Lung Association Report: Augusta’s Air Pollution Gets Worse

Report reveals more unhealthy ozone pollution days, higher year-round particle pollution

This year’s “State of the Air” report from the American Lung Association finds that Augusta’s air quality has worsened for both ozone pollution and year-round particle pollution. See the full report at

The Lung Association’s annual air quality “report card” tracks and grades Americans’ exposure to unhealthful levels of particle pollution (also known as soot) and ozone (smog) over a three-year period – this year’s report covers 2017-2019.

“The levels of ozone and year-round particle pollution seen in Augusta can harm the health of all of our residents, but particularly at risk are children, older adults and people living with lung disease,” said June Deen, the director of advocacy for the Lung Association. “Fortunately, the area did see an improvement in the levels of short-term particle pollution.”

Ozone Pollution in Augusta
Compared to the 2020 report, Augusta experienced more unhealthy days of high ozone in this year’s report. “State of the Air” ranked Augusta as the 101st most polluted city for ozone pollution, which is worse compared to their ranking of 153rd in last year’s report. The area received an “C” grade for ozone pollution.

Particle Pollution in Augusta
The “State of the Air” report found that year-round particle pollution levels in Augusta were higher than in last year’s report. The area was ranked 28th most polluted for year-round particle pollution (worse than the ranking of 36th last year). The report also tracked short-term spikes in particle pollution, which can be extremely dangerous and even lethal. Augusta’s short-term particle pollution improved in this year’s report, which means there were fewer unhealthy days. The area is ranked 54th worst for short-term particle pollution.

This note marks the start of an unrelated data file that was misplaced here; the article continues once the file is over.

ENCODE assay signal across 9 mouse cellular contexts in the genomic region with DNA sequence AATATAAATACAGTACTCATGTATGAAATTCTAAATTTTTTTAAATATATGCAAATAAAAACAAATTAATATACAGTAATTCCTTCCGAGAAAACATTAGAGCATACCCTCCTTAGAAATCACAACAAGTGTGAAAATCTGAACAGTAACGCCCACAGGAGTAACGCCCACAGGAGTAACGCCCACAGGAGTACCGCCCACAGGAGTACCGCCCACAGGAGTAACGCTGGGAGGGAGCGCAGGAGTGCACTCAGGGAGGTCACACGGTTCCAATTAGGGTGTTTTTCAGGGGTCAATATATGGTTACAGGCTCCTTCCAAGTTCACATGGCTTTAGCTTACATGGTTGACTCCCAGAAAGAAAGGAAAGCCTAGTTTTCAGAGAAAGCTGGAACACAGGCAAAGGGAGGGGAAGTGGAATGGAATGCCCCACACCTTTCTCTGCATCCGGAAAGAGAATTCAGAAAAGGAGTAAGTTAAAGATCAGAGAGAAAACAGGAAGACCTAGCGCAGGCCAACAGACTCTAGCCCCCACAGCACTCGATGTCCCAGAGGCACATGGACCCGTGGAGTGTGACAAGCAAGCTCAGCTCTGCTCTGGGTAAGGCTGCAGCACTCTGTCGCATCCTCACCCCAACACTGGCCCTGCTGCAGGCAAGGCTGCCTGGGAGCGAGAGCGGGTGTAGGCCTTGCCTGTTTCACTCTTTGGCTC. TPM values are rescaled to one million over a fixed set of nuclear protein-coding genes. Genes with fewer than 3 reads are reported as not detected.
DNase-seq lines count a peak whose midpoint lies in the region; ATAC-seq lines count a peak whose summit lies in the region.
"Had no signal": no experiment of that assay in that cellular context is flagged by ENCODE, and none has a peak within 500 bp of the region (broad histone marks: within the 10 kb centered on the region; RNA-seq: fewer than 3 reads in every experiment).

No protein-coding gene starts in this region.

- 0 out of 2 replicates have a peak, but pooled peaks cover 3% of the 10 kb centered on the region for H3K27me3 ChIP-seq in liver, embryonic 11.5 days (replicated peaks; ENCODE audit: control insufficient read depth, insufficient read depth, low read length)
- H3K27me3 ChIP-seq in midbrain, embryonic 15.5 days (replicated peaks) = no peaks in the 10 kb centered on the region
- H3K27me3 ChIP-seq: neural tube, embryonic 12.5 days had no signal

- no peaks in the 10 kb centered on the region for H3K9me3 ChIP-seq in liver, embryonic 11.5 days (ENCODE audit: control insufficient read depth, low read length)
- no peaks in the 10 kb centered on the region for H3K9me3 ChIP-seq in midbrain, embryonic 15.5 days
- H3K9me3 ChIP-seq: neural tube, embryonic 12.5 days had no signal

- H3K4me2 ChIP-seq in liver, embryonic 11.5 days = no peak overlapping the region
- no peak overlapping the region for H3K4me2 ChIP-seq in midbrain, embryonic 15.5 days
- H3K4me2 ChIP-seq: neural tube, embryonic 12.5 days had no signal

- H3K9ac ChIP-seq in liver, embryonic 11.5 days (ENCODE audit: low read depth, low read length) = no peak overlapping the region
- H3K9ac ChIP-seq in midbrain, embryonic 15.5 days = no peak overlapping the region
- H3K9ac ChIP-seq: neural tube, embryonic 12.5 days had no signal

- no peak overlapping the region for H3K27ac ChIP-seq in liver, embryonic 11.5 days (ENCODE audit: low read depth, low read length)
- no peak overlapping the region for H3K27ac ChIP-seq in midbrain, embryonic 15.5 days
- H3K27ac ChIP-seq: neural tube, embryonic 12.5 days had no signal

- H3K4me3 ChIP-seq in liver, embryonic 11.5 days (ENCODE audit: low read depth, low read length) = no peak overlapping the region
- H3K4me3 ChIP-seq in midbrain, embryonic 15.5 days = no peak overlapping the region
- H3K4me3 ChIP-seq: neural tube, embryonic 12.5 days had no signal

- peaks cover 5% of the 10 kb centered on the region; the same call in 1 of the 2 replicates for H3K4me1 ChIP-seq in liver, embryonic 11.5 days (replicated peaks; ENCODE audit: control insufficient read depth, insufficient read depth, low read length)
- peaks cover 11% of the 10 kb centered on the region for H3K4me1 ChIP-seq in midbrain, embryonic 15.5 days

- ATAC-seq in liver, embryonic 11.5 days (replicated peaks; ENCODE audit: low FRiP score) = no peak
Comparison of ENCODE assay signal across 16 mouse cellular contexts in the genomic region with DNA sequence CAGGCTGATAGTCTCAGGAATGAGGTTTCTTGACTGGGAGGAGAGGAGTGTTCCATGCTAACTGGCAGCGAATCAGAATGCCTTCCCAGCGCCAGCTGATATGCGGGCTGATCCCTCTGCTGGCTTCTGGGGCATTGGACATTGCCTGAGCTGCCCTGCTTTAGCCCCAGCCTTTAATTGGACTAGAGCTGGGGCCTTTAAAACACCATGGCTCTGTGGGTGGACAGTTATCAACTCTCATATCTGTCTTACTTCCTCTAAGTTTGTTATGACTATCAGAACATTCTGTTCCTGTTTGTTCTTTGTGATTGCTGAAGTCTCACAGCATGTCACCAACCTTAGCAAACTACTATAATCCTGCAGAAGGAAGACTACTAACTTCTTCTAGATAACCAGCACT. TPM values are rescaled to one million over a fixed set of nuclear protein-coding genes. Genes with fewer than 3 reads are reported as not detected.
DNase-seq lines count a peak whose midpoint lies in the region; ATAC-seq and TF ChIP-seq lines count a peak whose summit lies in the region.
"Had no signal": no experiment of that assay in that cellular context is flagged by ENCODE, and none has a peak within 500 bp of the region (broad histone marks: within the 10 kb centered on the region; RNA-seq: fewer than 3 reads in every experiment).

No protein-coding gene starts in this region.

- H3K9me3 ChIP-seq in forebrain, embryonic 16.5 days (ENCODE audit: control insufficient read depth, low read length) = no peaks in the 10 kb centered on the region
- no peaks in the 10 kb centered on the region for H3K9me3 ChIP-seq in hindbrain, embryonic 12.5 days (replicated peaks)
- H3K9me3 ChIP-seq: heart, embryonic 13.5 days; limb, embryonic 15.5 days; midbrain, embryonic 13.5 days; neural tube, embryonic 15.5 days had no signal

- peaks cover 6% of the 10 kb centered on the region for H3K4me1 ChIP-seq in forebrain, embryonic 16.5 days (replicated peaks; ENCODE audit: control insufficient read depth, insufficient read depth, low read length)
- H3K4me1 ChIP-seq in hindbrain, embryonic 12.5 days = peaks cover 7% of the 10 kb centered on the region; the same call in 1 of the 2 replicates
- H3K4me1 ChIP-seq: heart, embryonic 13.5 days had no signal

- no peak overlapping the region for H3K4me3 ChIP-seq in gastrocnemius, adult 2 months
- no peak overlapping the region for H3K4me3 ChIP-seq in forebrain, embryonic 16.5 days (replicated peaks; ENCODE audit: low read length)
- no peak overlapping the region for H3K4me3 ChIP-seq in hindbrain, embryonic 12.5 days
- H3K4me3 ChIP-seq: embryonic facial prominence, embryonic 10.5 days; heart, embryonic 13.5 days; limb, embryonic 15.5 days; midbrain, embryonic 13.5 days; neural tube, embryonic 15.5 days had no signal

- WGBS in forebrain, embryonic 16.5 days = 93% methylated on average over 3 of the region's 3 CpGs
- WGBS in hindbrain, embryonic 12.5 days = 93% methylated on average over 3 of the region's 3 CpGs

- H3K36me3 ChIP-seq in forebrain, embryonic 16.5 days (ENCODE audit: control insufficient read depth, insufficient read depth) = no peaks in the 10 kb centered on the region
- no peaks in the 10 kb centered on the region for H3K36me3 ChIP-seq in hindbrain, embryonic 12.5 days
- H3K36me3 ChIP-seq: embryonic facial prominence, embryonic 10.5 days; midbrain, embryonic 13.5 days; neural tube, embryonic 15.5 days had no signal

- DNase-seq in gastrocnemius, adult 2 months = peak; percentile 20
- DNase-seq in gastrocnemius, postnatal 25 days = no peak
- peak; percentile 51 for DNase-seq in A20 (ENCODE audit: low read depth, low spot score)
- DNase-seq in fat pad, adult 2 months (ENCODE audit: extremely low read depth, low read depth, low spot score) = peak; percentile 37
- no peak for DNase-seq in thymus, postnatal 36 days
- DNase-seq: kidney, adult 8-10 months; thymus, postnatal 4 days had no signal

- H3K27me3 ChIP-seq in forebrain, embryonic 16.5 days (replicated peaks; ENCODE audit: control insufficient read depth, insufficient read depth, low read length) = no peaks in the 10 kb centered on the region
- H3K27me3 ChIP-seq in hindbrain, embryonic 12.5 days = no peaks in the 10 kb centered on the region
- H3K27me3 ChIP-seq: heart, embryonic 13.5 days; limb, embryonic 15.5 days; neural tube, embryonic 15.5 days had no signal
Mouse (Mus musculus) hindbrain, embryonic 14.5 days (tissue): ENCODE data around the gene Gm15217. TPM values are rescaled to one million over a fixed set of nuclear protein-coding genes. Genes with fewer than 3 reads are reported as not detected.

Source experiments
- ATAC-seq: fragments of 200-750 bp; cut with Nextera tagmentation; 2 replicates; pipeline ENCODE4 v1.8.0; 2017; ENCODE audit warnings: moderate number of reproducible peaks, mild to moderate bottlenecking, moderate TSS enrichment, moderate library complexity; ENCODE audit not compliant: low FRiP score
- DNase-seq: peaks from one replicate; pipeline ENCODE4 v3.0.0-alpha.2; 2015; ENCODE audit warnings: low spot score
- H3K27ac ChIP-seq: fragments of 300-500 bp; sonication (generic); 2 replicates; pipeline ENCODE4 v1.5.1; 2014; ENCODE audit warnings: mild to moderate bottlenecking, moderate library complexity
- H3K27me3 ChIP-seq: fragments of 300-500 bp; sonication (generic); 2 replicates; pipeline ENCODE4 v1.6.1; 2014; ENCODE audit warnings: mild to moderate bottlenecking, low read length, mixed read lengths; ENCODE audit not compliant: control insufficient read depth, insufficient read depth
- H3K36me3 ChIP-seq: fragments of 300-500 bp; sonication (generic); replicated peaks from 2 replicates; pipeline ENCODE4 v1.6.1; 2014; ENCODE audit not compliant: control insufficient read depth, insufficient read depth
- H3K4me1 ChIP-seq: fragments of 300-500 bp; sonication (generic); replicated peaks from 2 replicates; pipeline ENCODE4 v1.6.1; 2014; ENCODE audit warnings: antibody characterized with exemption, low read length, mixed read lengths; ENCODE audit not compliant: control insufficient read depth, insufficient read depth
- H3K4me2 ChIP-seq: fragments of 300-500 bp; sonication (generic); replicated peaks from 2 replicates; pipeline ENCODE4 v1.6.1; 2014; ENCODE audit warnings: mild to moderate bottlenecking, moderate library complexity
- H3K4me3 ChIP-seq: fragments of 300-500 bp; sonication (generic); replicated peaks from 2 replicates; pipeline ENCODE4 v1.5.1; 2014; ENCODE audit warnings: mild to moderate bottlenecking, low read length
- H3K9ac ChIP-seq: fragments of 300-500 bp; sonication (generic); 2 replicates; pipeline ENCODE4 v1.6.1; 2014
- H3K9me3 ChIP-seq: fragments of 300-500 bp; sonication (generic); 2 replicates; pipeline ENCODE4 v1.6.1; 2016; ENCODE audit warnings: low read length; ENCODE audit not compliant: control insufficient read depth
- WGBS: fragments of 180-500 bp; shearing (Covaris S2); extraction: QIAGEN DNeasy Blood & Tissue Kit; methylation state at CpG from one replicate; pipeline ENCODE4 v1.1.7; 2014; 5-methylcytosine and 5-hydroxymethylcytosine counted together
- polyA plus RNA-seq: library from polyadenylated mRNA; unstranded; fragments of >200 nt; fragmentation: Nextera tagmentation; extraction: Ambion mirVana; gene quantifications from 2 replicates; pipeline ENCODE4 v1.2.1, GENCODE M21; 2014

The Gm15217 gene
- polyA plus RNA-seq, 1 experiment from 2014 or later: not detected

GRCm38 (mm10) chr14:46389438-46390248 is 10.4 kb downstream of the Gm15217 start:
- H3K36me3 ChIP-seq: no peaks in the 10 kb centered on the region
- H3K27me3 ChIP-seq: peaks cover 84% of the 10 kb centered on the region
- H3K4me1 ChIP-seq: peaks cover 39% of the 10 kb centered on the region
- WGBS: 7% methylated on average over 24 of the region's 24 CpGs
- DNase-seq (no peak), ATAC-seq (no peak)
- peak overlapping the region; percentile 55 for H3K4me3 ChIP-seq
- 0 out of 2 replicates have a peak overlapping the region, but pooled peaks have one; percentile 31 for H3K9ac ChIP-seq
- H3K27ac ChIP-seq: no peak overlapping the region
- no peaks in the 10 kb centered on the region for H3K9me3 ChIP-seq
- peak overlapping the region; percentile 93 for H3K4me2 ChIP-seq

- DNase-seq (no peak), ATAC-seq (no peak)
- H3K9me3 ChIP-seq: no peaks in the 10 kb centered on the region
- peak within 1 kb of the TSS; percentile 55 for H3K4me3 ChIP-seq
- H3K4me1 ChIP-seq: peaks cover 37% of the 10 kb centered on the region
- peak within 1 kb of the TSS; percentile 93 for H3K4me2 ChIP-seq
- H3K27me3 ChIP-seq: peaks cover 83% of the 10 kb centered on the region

The “State of the Air” report found that nationwide, more than 4 in 10 people (135 million) lived with polluted air, placing their health and lives at risk. In Augusta, pollution placed residents at risk, including those who are more vulnerable to the effects of air pollution, such as older adults, children and people with a lung disease. The report also shows that nationally, people of color were 61% more likely to live in a county with unhealthy air than white people, and three times more likely to live in a county that failed all three air quality grades. The report also finds that climate change made air quality worse and harder to clean up.

The report analyzes particle pollution in two ways: average annual levels and short-term spikes. Both ozone and particle pollution can cause premature death and other serious health effects such as asthma attacks and cardiovascular damage and are linked to developmental and reproductive harm. Particle pollution can also cause lung cancer.

Learn more about “State of the Air” at and sign the petition for the Biden Administration to promote clean air, a safe climate and environmental justice. Media interested in speaking with an expert about lung health, clean air and threats to air quality can contact Jill Dale at [email protected] or at 312-940-7001. 

For more information, contact:

Jill Dale
[email protected]

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